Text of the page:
Meyer announced earlier this month he will retire after the Rose Bowl on Jan. 1, giving the 39-year-old Day his first head coaching job. He has been Ohio State’s offensive coordinator.
Landing Harrison, considered a top-15 player nationally, was a good sign for Day and the Buckeyes.
Cooper Dawson from South Carolina brought a friend with him to his signing ceremony, Kingsley Feinman, who was born with cerebral palsy and is in a wheel chair.
Dawson, a defensive end from Hannah High School, picked Syracuse over Clemson and UCF, and did so by first telling Feinman his choice and letting his friend make the announcement. Video of the announcement was shared by Scott Eisberg, the sports director for WCIV in Charleston, South Carolina, and the tweet had 15,000 likes in four hours.
Dawson told the crowd gathered at the high school that Feinman taught him the only disability was a bad attitude. Dawson missed his senior year with a leg injury, but said Feinman inspired him to keep a positive attitude.
Florida swept a trio of highly rated recruits from Lakeland High School, with offensive lineman Deyavie Hammond, defensive end Lloyd Summerall and tight end Keon Zipperer all picking the Gators in a signing day ceremony at the school.
Summerall drew some attention earlier this month when he posted photos on Twitter of himself and his father, dressed in Florida uniforms.
A late flip by a quarterback from Michigan effected Ohio State and Georgia and had some wondering if Justin Fields could have played a part.
Dwan Mathis from Belleville, Michigan, flipped from the Buckeyes to the Bulldogs, a day after Fields’ name appeared in the NCAA’s transfer database. Fields was a five-star recruit in the 2018 class and it has already been speculated that he could end up in Columbus, Ohio, next season, playing for new coach Ryan Day.
The uncertainty around Fields had Georgia scrambling to add a quarterback to its 2019 class.
Other notable decision on the first day of the early signing period were cornerback Elijah Blades, a top junior college recruit who signed with Texas A&M after been committed to Oregon. The Ducks, who are likely to have a top-10 class, also lost out on defensive back Jeremiah Criddell of California to Oklahoma.
Noah Cain, one of the top running backs in the country from IMG Academy in Florida, picked Penn State over Georgia and Auburn.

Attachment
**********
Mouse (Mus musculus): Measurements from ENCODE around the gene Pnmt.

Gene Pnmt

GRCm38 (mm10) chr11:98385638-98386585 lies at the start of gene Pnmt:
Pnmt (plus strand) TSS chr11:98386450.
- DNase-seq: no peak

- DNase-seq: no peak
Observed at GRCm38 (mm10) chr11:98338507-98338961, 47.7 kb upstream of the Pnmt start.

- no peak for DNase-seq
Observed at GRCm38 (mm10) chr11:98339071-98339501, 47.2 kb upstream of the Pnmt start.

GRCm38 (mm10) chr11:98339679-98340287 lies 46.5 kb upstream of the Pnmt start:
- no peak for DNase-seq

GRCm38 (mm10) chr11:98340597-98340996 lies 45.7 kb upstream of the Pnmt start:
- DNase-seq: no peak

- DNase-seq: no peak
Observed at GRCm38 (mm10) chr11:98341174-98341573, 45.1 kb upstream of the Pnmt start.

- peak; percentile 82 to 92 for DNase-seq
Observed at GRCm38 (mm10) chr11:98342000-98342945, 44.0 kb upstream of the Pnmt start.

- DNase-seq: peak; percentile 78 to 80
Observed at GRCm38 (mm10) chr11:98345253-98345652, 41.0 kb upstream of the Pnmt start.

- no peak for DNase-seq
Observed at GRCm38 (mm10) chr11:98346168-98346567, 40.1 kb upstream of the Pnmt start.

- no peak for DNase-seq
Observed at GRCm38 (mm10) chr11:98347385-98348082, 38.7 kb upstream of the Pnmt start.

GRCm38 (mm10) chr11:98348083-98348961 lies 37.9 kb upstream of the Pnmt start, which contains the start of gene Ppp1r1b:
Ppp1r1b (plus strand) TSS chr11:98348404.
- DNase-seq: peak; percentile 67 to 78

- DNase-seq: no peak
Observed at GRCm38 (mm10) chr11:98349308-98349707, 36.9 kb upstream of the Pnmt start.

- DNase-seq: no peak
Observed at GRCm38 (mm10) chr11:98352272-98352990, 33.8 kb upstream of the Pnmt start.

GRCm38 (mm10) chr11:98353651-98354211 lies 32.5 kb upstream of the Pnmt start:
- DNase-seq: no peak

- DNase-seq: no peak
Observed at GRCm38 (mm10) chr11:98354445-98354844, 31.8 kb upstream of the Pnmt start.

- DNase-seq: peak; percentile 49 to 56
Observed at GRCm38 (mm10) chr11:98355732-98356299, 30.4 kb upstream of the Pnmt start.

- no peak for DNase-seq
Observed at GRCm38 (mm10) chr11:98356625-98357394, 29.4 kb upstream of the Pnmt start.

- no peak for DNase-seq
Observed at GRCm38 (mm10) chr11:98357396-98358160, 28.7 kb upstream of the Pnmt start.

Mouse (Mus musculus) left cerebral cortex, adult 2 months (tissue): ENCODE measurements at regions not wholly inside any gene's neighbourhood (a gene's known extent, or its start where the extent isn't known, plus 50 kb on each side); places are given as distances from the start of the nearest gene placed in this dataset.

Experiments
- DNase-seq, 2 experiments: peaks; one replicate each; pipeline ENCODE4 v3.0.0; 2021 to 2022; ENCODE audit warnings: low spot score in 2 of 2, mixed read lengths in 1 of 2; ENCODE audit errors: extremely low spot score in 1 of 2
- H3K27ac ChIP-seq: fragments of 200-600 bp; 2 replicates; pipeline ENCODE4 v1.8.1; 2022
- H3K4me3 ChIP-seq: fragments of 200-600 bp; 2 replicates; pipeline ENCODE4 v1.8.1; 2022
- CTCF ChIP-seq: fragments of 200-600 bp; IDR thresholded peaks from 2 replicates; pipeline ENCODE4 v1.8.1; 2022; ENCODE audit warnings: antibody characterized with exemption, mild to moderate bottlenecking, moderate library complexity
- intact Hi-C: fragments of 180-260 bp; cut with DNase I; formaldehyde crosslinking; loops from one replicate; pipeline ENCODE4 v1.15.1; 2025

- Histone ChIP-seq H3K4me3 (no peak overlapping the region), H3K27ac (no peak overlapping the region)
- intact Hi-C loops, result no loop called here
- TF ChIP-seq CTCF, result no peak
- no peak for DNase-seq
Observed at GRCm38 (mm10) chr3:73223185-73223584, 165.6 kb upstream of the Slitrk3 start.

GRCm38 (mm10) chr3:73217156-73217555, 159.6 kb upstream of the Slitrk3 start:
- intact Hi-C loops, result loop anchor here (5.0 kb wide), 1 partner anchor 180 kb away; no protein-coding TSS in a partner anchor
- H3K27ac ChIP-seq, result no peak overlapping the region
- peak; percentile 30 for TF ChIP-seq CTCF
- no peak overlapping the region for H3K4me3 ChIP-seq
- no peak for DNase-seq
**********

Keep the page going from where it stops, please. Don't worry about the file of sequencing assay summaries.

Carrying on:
An early signing-day surprise: Dax Hill, a five-star defensive back from Oklahoma, flipped from Alabama and signed with Michigan. Hill had been verbally committed to Michigan but switched to Alabama a few weeks ago. Wolverines coach Jim Harbaugh lured him back when it mattered most.
Hill is the younger brother of Oklahoma State running back Justice Hill.
Not much drama was expected with another opportunity for prospects to sign in February, but the top schools figured to have most of their class of 2019 locked in by the end of the day. Maybe even before lunch.
The signed national letters of intent were rolling in as the sun rose, with schools and coaches using their Twitter feeds to celebrate the newcomers. Some more elaborate than others .
The second year of college football’s early signing period promises to be busy, with most teams expected to lock up the bulk of their 2019 classes Wednesday and Alabama working on another recruiting championship.
Last season was the first with an early signing period in college football. It quickly replaced the traditional February signing period as the primary time for high school players to make their verbal commitments binding by inking national letters of intent. More than 70 percent of available scholarships in FBS were filled during the early signing period last year and coaches expected that to go up this year.
Based on verbal commitments, Alabama is lined up to again have the No. 1 recruiting class in the country after relinquishing that mythical title last year to SEC rival Georgia.
Follow Ralph D. Russo at https://twitter.com/ralphDrussoAP and listen at https://podcastone.com/AP-Top-25-College-Football-Podcast
More AP college football: https://apnews.com/Collegefootball and https://twitter.com/AP_Top25